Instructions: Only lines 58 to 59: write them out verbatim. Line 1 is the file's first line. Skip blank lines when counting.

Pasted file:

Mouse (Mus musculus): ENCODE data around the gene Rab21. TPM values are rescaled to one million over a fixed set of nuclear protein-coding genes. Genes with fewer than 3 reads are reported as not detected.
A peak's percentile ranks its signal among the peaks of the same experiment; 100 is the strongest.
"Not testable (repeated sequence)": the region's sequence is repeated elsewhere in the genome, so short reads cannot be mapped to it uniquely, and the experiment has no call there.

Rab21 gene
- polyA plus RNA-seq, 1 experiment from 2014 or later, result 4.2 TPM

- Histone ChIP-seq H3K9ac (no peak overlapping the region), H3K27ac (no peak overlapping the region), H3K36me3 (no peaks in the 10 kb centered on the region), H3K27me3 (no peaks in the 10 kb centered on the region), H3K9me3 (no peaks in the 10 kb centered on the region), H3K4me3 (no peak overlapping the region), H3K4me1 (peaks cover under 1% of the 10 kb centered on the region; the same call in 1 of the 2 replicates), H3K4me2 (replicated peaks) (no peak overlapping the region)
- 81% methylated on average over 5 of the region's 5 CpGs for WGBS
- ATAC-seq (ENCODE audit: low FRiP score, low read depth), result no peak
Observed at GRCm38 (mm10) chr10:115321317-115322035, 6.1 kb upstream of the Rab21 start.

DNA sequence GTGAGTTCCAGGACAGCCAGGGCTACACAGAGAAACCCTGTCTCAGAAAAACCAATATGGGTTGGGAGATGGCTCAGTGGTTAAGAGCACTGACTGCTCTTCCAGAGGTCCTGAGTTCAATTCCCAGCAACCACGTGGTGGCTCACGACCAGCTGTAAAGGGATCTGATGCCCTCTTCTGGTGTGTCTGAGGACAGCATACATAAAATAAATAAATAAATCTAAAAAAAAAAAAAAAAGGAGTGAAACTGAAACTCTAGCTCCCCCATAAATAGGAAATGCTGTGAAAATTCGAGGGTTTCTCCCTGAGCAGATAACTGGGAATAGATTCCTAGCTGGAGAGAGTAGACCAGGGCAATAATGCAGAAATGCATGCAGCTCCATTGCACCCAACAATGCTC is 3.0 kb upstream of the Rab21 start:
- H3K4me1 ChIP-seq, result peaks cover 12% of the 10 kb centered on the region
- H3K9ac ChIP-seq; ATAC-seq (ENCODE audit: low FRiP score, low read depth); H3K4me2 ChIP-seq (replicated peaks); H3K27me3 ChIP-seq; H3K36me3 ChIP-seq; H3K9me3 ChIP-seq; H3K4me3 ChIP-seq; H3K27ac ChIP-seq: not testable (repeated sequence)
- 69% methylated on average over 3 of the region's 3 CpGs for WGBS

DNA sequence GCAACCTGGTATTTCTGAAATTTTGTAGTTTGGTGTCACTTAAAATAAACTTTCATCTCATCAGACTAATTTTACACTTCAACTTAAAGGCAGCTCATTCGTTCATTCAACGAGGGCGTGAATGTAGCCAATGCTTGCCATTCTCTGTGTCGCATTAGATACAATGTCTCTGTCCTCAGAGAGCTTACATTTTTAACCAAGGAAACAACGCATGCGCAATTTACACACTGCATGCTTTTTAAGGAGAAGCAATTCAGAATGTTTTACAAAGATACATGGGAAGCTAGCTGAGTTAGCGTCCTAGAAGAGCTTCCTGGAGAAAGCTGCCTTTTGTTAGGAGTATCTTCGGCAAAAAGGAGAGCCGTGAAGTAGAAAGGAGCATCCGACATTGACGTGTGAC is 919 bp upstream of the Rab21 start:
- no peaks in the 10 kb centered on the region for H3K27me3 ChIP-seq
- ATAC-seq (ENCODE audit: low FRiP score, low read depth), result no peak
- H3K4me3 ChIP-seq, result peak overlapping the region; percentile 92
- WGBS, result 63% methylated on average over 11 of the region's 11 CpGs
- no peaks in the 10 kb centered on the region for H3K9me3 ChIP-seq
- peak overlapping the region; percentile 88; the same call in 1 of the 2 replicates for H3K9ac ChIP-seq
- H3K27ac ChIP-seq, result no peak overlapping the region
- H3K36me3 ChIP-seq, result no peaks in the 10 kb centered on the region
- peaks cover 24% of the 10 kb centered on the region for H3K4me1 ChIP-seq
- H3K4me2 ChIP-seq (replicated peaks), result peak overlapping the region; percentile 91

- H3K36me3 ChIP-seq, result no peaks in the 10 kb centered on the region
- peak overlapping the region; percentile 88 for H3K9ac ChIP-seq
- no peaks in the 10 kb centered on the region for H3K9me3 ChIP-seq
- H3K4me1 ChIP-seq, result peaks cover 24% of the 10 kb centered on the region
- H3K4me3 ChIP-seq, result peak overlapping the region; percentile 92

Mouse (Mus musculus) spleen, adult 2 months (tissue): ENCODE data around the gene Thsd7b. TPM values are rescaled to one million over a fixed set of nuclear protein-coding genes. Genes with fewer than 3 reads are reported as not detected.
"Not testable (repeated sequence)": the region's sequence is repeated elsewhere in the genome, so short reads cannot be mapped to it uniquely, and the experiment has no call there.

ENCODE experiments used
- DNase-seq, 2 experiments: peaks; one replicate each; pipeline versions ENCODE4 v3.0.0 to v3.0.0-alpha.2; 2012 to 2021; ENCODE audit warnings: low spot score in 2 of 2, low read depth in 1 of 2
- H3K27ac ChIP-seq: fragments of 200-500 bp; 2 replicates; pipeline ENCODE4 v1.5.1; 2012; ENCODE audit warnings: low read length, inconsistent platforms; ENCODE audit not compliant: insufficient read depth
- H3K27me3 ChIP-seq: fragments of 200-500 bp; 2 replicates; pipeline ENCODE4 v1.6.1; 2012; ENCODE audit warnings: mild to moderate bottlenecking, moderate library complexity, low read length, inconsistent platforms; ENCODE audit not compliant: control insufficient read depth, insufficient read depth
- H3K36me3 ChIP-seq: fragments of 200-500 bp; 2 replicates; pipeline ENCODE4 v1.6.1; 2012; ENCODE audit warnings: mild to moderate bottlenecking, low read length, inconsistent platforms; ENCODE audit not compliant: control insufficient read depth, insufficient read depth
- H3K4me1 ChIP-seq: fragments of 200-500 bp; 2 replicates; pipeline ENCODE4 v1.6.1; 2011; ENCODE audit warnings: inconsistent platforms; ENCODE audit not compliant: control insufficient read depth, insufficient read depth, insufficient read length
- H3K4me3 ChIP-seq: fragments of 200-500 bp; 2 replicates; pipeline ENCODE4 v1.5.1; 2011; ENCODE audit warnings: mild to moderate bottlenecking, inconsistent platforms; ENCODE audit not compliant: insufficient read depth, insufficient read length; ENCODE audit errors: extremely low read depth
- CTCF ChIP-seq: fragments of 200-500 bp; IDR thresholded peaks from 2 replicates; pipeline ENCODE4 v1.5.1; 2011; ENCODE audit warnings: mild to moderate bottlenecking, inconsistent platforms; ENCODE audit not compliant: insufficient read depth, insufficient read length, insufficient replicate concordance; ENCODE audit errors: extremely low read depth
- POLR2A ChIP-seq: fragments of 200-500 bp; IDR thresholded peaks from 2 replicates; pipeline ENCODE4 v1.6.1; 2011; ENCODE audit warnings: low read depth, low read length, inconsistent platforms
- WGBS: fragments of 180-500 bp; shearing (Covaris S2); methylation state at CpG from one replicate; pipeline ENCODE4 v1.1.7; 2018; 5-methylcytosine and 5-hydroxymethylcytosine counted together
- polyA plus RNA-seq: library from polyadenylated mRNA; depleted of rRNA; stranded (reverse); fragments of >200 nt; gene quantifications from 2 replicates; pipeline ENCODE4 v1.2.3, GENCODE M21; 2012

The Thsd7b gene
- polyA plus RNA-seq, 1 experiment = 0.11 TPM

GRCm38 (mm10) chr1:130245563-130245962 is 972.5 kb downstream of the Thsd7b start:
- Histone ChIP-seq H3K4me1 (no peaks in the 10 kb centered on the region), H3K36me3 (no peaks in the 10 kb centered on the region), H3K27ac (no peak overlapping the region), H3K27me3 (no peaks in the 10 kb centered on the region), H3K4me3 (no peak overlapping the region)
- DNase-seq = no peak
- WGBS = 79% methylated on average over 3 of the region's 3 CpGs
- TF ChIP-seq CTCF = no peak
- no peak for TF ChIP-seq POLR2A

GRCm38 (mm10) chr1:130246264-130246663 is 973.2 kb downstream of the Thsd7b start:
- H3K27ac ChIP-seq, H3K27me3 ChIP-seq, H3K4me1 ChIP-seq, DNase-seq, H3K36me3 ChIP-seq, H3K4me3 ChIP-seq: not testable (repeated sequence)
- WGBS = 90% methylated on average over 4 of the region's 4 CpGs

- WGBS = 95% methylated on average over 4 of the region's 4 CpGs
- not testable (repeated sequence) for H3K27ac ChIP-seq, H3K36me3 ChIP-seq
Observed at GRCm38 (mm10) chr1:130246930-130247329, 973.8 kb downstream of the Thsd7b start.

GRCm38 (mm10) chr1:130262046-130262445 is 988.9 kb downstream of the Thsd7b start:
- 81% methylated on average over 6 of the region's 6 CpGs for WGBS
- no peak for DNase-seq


- 81% methylated on average over 6 of the region's 6 CpGs for WGBS
- no peak for DNase-seq